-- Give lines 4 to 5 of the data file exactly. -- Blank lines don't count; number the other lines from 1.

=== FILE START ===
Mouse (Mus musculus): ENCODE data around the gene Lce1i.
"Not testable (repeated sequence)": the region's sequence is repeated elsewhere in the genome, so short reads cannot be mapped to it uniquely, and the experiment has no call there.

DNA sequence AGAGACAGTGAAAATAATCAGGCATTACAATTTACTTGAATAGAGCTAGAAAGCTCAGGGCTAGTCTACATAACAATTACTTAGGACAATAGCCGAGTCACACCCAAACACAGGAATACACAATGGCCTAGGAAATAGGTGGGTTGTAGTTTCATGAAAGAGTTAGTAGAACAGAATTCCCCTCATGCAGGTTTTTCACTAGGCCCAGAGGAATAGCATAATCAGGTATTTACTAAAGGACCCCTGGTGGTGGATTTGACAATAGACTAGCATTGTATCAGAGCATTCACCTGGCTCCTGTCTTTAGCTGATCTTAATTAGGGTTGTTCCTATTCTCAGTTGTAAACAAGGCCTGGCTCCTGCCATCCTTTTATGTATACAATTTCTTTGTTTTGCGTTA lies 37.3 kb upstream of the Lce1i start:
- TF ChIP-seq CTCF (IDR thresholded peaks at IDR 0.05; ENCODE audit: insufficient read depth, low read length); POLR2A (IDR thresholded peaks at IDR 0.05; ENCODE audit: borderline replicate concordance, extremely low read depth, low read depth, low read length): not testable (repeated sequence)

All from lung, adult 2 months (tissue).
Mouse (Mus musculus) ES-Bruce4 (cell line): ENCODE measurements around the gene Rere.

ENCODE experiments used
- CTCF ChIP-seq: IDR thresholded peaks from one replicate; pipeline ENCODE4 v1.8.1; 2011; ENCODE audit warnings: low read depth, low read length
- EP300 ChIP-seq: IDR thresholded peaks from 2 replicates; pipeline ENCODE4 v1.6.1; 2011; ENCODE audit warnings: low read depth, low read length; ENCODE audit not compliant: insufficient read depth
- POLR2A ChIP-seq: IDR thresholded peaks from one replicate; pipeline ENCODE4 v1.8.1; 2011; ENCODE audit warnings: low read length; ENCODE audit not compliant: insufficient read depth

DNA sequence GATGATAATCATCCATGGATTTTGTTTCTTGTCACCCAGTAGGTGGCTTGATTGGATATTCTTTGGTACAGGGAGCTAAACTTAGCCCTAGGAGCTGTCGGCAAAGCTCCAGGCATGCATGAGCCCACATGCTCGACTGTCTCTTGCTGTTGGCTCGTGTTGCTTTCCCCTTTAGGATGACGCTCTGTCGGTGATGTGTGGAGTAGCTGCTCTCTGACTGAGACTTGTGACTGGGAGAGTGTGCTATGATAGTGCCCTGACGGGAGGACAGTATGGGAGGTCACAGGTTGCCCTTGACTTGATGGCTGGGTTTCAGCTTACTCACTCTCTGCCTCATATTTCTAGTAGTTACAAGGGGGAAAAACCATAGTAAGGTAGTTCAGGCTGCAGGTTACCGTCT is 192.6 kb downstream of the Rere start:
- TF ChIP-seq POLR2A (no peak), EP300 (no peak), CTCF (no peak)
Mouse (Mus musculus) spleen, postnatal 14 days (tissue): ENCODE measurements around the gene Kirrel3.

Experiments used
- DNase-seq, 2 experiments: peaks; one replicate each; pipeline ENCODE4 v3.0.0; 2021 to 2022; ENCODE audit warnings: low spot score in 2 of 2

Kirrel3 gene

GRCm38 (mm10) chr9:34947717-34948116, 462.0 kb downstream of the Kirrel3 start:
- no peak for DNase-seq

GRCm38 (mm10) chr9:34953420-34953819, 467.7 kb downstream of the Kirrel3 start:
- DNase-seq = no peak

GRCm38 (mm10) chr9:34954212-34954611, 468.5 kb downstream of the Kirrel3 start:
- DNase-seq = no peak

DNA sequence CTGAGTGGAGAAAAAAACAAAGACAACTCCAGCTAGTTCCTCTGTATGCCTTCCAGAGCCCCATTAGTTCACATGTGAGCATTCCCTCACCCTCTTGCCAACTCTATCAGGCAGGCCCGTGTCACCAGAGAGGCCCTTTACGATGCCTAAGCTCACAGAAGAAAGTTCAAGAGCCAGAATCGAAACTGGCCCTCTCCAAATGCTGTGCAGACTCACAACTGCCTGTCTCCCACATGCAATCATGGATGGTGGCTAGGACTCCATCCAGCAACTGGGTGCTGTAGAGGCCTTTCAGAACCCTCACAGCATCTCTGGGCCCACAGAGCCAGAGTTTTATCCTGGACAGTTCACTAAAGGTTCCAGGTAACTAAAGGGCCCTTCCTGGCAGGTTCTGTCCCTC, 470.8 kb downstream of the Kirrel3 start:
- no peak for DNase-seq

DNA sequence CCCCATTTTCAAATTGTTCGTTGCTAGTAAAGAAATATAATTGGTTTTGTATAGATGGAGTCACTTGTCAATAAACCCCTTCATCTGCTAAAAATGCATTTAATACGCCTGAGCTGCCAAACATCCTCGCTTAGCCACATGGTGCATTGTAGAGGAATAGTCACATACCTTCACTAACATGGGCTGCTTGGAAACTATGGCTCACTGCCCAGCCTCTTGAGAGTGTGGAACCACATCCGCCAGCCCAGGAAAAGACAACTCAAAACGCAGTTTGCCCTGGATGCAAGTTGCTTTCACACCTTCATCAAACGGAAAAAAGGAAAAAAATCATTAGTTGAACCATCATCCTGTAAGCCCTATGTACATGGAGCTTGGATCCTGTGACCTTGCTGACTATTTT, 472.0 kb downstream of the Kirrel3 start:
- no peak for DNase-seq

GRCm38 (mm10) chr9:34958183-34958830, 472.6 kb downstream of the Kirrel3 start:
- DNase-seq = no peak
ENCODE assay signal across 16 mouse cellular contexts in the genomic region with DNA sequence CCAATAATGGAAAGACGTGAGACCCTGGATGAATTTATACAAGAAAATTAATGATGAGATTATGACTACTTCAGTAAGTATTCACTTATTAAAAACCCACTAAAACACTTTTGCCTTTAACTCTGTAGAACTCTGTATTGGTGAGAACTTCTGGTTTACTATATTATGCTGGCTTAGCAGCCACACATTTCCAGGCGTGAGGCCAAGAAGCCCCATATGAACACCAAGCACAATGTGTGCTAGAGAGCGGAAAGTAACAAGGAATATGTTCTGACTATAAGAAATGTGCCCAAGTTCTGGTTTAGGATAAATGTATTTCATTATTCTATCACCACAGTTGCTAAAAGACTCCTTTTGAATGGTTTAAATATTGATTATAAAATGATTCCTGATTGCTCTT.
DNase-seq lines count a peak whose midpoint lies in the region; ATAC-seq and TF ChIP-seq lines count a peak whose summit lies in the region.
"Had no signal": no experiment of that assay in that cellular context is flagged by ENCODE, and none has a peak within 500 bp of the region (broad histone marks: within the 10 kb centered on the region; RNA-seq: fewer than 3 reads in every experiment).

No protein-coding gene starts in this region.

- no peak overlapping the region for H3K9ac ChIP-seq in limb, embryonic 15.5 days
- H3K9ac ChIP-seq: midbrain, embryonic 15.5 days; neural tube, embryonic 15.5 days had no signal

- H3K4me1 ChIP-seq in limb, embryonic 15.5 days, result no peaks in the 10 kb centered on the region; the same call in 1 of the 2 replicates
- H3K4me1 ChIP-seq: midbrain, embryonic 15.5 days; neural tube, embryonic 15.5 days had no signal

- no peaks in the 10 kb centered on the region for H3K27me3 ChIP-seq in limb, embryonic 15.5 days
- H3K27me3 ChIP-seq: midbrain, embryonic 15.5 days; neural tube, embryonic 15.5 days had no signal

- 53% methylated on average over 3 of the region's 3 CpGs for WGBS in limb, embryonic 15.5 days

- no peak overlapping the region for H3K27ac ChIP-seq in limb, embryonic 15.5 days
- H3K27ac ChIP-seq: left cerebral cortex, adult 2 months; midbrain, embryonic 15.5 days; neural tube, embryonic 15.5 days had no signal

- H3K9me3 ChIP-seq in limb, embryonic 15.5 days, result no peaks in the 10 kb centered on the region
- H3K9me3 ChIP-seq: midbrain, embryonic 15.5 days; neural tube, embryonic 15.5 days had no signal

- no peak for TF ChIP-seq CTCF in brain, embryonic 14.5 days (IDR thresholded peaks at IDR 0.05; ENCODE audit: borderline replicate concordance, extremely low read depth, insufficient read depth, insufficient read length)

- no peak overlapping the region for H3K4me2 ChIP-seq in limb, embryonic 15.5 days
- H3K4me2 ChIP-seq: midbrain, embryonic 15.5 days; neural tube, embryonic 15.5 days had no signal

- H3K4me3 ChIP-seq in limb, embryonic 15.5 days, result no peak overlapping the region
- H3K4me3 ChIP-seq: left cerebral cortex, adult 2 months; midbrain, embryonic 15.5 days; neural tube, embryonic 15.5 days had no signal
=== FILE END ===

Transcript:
- TF ChIP-seq CTCF (IDR thresholded peaks at IDR 0.05; ENCODE audit: insufficient read depth, low read length); POLR2A (IDR thresholded peaks at IDR 0.05; ENCODE audit: borderline replicate concordance, extremely low read depth, low read depth, low read length): not testable (repeated sequence)

All from lung, adult 2 months (tissue).